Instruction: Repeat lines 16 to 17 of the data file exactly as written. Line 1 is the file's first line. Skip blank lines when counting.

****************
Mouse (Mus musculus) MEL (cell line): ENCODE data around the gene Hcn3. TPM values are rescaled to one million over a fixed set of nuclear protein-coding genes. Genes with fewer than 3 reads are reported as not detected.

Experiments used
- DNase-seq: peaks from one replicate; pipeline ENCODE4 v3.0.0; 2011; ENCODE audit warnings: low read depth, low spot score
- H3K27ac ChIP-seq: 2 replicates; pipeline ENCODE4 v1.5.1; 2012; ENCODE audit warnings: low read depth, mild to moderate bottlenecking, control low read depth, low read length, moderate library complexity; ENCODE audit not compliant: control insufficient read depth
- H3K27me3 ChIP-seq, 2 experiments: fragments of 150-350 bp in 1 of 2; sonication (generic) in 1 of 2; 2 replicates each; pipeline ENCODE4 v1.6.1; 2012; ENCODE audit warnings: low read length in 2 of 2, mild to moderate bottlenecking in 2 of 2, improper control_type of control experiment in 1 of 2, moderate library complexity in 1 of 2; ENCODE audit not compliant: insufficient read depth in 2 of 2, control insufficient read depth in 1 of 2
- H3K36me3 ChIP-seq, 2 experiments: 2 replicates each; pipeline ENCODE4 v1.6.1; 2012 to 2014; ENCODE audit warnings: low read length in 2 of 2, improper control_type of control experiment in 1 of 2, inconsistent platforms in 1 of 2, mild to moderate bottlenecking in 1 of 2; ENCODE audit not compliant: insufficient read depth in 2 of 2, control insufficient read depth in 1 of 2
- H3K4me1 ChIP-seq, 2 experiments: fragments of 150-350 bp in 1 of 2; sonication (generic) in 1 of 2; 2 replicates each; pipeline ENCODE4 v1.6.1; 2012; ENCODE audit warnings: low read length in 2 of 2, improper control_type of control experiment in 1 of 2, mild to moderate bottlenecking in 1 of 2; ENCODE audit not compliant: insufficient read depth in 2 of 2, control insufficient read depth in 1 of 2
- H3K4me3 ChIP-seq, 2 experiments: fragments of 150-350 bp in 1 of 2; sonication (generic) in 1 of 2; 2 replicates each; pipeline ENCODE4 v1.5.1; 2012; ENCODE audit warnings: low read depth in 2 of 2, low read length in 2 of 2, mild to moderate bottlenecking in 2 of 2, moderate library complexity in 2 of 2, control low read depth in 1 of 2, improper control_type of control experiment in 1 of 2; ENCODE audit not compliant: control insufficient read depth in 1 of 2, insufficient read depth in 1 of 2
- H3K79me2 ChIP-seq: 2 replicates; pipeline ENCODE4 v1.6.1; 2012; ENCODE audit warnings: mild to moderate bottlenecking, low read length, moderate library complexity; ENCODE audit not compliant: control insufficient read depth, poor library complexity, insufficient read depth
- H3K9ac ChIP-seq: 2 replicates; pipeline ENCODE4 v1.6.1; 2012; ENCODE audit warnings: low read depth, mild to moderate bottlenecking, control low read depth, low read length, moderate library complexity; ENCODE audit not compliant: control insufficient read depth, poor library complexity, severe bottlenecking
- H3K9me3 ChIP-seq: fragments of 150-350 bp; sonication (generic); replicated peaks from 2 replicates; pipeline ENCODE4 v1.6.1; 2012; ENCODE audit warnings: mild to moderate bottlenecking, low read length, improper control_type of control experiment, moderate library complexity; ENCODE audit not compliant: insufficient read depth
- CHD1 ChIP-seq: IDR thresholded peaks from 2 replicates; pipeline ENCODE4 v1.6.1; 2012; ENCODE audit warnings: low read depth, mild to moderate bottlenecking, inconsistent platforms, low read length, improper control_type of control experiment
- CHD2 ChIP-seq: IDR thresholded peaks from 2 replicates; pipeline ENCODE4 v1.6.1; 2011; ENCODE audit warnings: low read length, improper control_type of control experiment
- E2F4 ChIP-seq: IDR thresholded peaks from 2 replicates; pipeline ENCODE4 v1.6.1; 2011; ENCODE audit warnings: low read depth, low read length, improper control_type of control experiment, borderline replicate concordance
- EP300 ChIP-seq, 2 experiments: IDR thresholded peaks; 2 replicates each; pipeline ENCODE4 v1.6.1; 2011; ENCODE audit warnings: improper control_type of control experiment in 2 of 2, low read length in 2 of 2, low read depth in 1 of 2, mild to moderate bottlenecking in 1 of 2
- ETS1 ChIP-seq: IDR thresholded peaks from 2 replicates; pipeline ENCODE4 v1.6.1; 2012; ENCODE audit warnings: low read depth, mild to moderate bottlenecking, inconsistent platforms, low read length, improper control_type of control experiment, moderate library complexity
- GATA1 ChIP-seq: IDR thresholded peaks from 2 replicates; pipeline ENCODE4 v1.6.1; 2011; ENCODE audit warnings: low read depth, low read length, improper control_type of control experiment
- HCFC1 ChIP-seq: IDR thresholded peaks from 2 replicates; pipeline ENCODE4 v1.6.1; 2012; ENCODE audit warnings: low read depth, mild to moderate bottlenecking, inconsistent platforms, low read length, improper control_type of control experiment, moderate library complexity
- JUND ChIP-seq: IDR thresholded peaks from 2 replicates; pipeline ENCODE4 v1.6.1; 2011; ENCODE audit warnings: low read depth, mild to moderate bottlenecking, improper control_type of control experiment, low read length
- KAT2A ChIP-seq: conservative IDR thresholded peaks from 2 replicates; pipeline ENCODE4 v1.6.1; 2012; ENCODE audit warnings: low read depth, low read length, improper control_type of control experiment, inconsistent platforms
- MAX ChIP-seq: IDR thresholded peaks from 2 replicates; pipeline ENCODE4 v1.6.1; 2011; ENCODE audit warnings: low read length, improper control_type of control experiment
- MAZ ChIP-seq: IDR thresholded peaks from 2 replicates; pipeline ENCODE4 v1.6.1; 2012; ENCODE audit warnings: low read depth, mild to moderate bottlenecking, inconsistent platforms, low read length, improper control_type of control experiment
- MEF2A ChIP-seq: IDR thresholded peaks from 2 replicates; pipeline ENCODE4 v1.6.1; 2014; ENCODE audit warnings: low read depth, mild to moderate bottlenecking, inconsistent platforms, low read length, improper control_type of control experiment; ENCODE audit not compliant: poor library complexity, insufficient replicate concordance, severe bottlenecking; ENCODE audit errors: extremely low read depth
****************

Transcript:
- ETS1 ChIP-seq: IDR thresholded peaks from 2 replicates; pipeline ENCODE4 v1.6.1; 2012; ENCODE audit warnings: low read depth, mild to moderate bottlenecking, inconsistent platforms, low read length, improper control_type of control experiment, moderate library complexity
- GATA1 ChIP-seq: IDR thresholded peaks from 2 replicates; pipeline ENCODE4 v1.6.1; 2011; ENCODE audit warnings: low read depth, low read length, improper control_type of control experiment